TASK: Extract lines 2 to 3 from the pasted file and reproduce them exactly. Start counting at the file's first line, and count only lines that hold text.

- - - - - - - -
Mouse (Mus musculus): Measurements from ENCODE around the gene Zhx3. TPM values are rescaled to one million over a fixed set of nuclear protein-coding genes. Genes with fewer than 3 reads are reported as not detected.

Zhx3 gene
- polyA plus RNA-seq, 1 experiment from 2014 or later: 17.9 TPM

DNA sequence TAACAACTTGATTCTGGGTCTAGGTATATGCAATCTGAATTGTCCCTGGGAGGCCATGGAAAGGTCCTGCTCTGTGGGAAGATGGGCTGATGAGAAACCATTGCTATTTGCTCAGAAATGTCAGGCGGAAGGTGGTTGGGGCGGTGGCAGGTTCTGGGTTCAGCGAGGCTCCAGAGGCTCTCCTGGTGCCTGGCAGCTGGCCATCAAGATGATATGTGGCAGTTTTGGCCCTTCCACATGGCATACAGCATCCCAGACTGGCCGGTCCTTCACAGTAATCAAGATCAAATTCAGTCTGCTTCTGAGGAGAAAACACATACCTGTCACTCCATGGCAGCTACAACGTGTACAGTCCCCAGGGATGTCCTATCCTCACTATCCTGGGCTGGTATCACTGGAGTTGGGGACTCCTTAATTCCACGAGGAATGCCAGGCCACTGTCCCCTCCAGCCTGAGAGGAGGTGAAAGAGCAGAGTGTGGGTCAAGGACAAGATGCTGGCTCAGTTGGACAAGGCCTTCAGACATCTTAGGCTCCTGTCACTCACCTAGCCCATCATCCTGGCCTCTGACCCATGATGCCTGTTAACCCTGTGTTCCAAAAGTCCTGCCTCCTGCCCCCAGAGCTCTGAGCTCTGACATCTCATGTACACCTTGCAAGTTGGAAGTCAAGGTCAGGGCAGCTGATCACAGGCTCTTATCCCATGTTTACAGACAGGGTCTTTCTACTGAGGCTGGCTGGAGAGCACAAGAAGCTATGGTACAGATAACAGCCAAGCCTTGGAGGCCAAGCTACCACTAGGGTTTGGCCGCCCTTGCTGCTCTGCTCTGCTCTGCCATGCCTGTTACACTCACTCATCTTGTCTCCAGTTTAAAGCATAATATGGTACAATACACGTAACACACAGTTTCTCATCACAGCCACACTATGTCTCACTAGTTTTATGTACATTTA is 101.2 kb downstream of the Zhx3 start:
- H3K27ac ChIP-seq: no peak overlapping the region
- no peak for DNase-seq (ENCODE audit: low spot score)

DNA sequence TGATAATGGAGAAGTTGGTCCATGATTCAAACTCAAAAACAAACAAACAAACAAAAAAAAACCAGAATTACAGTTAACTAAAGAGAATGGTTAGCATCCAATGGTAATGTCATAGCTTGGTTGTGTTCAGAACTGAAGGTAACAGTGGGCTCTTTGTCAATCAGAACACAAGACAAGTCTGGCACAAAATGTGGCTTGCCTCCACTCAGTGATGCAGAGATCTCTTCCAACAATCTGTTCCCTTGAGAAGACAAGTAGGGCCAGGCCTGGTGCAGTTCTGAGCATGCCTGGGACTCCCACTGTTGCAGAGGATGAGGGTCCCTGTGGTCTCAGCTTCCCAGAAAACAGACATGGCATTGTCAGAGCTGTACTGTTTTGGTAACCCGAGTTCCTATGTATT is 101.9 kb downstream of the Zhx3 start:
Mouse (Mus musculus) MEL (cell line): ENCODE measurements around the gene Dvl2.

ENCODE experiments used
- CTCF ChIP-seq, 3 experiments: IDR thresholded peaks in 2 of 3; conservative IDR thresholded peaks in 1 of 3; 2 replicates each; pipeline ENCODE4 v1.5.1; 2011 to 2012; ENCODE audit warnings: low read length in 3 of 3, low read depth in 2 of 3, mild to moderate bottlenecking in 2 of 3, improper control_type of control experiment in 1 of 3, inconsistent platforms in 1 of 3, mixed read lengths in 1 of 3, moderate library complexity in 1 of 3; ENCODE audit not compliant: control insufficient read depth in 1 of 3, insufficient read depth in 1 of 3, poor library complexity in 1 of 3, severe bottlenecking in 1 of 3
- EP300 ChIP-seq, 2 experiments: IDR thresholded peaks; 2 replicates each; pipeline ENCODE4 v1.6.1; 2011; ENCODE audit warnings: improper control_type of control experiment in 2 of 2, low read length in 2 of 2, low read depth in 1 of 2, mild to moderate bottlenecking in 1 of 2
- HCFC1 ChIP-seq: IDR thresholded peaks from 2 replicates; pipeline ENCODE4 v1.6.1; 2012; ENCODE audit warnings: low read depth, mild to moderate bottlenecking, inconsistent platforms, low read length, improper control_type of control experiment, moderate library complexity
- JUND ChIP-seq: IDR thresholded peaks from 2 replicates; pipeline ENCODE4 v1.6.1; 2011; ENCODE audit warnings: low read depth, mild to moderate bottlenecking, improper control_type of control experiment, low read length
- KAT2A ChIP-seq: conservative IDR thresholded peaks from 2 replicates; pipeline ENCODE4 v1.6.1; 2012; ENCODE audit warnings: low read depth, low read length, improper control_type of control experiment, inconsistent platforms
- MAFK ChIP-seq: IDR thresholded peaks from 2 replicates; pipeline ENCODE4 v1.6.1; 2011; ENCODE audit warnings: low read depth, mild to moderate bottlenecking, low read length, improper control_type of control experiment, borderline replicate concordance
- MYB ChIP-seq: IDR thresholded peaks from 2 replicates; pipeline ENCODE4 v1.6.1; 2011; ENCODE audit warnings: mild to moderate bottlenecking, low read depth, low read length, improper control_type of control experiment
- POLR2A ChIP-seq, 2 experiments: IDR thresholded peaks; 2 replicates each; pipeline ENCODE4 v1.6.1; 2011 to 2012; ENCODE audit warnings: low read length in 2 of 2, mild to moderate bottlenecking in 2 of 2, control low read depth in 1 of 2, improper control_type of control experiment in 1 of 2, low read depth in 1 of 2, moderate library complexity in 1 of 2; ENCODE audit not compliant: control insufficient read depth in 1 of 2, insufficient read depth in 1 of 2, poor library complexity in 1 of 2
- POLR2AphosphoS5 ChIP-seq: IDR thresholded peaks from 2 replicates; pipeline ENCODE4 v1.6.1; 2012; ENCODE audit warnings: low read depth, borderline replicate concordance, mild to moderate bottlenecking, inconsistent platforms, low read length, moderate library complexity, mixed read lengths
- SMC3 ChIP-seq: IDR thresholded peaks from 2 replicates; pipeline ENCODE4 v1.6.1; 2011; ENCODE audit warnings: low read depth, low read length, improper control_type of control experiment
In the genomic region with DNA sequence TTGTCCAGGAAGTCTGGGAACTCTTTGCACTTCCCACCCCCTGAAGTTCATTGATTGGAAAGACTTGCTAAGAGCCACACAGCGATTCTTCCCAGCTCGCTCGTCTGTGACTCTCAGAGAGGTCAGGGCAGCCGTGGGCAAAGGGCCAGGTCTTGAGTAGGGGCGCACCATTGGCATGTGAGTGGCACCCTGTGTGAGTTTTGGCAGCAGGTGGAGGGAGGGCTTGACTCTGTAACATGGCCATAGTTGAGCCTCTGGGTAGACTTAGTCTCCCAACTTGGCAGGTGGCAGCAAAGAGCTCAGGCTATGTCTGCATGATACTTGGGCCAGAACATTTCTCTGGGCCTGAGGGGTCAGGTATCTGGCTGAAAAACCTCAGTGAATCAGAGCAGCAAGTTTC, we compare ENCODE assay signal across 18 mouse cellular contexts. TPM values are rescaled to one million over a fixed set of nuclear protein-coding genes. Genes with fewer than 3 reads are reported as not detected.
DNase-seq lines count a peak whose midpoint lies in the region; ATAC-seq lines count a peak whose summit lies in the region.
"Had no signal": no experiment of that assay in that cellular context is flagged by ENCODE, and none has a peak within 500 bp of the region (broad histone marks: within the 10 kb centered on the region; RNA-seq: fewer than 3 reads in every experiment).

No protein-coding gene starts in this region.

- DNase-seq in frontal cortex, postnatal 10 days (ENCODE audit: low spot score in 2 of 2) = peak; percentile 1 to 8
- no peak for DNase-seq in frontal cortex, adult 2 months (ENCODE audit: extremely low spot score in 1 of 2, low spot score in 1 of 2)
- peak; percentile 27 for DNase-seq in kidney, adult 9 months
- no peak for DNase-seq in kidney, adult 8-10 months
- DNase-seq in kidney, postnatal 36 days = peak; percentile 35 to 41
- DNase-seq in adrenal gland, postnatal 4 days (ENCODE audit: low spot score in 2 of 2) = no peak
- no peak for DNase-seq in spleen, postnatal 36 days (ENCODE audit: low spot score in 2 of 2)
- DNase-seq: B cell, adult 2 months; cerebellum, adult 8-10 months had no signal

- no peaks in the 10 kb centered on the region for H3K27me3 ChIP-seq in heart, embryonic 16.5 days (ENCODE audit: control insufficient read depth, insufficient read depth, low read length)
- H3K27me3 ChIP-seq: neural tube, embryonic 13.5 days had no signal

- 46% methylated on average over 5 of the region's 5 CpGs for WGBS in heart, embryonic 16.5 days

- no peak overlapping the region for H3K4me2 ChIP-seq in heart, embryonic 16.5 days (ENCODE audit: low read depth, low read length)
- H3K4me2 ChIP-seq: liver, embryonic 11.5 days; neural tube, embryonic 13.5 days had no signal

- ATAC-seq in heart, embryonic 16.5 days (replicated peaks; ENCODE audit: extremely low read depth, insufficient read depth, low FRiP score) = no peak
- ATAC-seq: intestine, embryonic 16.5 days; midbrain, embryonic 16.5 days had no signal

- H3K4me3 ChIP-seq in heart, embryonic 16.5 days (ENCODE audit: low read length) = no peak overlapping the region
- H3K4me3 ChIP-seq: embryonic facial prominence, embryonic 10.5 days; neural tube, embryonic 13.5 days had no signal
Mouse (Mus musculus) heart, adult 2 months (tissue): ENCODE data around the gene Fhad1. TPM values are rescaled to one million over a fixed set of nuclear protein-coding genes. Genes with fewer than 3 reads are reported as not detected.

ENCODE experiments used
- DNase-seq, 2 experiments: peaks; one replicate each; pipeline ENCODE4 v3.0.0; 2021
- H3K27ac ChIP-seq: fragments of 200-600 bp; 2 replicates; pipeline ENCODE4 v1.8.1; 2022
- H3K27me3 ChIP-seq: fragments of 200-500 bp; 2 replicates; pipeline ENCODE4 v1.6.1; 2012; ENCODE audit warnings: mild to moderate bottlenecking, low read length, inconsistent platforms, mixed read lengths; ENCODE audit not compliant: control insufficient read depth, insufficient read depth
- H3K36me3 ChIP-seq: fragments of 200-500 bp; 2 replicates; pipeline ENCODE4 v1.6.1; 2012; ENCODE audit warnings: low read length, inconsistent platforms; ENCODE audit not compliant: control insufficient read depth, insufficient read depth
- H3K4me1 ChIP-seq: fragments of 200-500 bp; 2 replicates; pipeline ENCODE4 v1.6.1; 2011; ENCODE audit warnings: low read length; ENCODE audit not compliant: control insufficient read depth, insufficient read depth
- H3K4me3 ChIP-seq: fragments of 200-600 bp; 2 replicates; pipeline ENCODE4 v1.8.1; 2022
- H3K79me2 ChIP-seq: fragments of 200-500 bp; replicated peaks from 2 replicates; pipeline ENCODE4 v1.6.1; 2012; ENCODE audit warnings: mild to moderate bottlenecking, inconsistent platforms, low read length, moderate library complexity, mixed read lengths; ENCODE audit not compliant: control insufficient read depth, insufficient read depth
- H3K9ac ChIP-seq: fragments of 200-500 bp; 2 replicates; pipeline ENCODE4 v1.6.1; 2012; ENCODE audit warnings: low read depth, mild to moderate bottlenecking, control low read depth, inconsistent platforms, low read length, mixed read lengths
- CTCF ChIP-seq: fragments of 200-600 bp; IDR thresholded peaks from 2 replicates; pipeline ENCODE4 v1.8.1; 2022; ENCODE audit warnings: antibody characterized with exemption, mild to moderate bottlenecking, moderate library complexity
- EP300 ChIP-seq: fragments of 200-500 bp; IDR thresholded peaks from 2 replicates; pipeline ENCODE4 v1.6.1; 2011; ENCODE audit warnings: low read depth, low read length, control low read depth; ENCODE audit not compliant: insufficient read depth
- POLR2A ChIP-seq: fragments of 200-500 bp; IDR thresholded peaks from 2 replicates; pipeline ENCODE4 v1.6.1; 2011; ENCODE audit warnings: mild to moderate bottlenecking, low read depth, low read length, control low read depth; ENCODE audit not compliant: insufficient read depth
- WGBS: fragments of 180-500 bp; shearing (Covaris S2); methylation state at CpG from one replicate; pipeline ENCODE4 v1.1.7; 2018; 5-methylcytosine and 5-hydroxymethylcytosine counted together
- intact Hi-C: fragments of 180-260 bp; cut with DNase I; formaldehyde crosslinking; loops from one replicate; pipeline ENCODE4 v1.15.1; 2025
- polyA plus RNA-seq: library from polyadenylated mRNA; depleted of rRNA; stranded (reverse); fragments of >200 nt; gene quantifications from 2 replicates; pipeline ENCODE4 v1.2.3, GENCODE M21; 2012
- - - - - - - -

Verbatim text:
Zhx3 gene
- polyA plus RNA-seq, 1 experiment from 2014 or later: 17.9 TPM